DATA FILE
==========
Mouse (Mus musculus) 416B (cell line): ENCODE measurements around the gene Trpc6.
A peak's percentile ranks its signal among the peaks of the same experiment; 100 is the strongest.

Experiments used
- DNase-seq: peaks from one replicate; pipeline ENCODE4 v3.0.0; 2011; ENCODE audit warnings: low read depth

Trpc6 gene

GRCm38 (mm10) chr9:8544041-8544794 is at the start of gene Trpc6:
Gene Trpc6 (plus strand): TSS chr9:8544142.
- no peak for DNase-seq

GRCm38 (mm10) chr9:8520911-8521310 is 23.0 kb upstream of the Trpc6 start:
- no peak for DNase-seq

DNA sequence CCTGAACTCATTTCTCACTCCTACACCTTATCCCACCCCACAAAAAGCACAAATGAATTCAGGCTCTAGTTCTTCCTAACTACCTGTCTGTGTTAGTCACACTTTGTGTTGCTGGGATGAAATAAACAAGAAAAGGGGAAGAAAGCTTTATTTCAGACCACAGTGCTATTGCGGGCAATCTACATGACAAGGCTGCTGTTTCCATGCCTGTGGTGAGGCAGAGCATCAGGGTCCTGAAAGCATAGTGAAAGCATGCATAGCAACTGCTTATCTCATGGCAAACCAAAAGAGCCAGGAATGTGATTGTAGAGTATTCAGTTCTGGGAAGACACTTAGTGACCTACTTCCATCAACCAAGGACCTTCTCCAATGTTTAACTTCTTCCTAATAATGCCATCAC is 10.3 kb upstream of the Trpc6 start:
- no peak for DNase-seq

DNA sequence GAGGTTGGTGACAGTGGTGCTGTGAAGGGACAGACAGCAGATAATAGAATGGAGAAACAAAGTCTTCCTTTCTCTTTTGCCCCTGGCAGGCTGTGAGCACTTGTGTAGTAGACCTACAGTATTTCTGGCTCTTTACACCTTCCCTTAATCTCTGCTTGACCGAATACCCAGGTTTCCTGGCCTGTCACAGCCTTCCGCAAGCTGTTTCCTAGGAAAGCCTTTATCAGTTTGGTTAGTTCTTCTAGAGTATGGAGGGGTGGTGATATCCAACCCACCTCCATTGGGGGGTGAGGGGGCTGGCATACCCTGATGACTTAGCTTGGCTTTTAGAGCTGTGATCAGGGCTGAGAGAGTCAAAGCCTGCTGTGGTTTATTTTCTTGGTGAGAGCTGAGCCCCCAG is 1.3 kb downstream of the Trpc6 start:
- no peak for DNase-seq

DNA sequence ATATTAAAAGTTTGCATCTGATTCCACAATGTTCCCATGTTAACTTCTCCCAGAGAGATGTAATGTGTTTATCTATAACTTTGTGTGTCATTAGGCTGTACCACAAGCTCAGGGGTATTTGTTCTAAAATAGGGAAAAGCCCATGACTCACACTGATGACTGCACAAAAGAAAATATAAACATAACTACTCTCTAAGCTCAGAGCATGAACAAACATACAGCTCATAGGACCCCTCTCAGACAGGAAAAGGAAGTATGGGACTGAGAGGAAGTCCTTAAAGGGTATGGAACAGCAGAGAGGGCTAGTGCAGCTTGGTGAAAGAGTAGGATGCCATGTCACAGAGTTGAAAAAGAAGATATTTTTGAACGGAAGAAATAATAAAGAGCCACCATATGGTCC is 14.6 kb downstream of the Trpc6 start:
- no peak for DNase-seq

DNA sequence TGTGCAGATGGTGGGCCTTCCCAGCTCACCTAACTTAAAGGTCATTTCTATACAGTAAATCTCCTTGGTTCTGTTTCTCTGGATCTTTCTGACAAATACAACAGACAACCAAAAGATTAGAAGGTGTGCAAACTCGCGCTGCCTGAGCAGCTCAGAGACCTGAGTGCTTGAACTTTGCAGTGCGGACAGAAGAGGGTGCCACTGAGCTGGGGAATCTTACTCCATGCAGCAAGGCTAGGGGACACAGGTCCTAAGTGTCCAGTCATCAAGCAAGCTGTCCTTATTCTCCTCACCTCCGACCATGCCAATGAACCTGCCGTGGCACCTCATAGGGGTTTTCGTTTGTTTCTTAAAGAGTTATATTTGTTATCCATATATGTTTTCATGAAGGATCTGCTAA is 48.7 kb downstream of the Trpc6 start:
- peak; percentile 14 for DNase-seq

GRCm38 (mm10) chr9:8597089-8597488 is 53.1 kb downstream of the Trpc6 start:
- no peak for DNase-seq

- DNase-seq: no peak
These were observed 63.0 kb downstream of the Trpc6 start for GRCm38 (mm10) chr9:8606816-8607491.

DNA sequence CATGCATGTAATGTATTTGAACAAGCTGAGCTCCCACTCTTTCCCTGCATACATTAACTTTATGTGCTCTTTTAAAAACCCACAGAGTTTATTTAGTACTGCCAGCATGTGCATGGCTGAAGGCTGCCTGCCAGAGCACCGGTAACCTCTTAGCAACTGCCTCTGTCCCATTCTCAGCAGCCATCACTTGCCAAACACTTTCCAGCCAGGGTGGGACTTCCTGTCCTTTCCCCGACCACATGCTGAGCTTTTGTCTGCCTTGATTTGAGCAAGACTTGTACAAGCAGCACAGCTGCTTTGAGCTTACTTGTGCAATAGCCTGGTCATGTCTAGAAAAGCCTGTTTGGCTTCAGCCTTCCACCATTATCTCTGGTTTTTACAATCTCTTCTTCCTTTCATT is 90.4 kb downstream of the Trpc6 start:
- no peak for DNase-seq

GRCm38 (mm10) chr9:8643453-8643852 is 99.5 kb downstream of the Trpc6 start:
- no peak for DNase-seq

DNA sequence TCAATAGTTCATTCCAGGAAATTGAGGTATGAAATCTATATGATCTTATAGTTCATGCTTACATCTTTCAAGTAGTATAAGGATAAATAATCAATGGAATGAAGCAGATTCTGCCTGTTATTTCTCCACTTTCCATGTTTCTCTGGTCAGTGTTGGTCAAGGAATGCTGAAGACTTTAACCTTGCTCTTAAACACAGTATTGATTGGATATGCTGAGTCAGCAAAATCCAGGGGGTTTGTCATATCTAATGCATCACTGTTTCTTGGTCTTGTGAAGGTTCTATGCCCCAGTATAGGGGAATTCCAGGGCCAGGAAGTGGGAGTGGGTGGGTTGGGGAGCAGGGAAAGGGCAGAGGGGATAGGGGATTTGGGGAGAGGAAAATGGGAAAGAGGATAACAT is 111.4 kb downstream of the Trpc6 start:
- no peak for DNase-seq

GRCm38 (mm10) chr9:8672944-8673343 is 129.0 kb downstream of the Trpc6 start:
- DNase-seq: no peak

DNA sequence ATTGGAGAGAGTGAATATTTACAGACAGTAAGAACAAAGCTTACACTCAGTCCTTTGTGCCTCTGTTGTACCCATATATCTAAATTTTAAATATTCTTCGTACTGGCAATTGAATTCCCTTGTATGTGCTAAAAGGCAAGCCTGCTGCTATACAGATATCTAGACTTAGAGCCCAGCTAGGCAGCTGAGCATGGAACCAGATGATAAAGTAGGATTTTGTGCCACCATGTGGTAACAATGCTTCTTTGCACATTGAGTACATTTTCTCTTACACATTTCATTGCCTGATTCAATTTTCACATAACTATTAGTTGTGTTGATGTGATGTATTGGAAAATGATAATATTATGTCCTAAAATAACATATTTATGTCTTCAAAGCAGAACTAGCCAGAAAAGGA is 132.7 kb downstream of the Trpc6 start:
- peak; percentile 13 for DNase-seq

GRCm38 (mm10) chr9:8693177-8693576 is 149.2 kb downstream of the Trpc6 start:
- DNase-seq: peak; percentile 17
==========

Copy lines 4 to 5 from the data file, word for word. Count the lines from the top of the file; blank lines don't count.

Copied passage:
- DNase-seq: peaks from one replicate; pipeline ENCODE4 v3.0.0; 2011; ENCODE audit warnings: low read depth

Trpc6 gene